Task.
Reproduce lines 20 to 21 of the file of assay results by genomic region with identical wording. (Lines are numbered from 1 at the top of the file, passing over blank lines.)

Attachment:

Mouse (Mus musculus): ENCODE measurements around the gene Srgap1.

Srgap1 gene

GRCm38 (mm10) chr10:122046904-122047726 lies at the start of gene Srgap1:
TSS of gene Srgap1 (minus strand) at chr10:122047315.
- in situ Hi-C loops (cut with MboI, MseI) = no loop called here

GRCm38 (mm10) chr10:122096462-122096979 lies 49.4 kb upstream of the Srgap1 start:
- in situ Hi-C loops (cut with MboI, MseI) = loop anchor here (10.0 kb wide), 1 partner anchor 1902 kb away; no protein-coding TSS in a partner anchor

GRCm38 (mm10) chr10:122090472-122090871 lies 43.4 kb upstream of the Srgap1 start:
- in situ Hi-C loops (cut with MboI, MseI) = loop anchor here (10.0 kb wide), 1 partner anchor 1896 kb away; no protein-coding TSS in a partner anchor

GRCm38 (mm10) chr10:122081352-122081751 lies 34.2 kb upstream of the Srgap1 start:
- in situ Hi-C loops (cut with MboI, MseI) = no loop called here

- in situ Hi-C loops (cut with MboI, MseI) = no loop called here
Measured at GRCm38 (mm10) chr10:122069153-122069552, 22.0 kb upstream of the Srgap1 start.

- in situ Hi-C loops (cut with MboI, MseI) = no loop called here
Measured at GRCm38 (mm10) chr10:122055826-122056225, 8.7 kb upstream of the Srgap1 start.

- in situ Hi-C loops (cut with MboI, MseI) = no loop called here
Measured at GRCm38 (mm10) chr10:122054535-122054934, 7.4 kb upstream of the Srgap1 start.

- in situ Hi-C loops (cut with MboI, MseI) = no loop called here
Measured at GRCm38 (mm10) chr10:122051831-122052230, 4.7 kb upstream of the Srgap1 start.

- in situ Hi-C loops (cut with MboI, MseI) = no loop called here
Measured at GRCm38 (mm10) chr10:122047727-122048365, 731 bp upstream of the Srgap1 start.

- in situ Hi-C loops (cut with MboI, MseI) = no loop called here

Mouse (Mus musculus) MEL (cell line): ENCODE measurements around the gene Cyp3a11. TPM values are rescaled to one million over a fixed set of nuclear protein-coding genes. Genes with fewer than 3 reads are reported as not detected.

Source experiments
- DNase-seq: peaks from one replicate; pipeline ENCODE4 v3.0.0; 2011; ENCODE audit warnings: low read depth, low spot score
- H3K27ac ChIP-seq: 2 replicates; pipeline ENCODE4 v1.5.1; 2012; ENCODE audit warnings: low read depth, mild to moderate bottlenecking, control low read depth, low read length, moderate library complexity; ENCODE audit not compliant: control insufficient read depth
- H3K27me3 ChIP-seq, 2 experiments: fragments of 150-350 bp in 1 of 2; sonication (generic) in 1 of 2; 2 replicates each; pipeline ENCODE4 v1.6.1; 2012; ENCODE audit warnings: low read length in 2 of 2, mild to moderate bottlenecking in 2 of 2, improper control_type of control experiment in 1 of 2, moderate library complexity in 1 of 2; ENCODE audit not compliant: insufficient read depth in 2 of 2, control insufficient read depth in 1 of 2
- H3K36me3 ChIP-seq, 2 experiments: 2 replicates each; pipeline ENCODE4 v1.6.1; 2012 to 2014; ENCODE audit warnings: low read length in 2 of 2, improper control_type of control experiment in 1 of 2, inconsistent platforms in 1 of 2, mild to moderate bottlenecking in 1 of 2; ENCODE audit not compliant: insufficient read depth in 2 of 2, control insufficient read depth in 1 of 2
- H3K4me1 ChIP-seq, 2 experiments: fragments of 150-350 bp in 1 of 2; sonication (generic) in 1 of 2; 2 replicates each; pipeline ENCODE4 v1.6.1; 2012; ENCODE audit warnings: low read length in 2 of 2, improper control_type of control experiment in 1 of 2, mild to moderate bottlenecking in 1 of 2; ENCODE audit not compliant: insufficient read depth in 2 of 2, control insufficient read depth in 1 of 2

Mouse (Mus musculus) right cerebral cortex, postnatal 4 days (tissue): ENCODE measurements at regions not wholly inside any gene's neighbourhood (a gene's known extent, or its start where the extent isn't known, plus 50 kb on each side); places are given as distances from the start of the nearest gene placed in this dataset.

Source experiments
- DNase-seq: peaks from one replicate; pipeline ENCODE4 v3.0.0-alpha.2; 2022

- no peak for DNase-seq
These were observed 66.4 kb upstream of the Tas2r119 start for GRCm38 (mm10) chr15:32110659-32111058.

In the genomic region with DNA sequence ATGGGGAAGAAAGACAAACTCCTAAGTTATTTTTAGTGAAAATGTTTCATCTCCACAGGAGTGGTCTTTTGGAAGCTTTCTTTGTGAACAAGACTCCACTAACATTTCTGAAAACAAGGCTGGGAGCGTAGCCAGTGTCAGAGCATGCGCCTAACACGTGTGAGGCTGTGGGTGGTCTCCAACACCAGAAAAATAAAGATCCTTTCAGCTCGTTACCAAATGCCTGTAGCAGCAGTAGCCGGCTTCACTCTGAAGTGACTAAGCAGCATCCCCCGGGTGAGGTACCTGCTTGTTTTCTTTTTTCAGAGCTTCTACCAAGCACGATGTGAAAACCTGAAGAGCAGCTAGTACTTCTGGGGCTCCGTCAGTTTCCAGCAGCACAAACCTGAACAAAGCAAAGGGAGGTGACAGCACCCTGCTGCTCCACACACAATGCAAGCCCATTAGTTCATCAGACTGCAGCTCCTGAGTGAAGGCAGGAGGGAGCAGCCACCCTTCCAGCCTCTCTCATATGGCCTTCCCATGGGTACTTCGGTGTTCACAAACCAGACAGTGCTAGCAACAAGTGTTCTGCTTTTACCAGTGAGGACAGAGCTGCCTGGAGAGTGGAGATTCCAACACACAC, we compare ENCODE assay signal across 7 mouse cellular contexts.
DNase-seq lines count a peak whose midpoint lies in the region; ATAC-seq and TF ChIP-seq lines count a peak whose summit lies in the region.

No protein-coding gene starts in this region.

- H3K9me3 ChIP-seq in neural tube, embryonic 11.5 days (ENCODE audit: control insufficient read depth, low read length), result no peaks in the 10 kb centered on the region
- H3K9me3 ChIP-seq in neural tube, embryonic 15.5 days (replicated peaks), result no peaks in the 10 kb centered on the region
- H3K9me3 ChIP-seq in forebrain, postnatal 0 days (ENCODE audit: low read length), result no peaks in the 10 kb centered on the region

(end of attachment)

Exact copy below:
- in situ Hi-C loops (cut with MboI, MseI) = no loop called here
Measured at GRCm38 (mm10) chr10:122047727-122048365, 731 bp upstream of the Srgap1 start.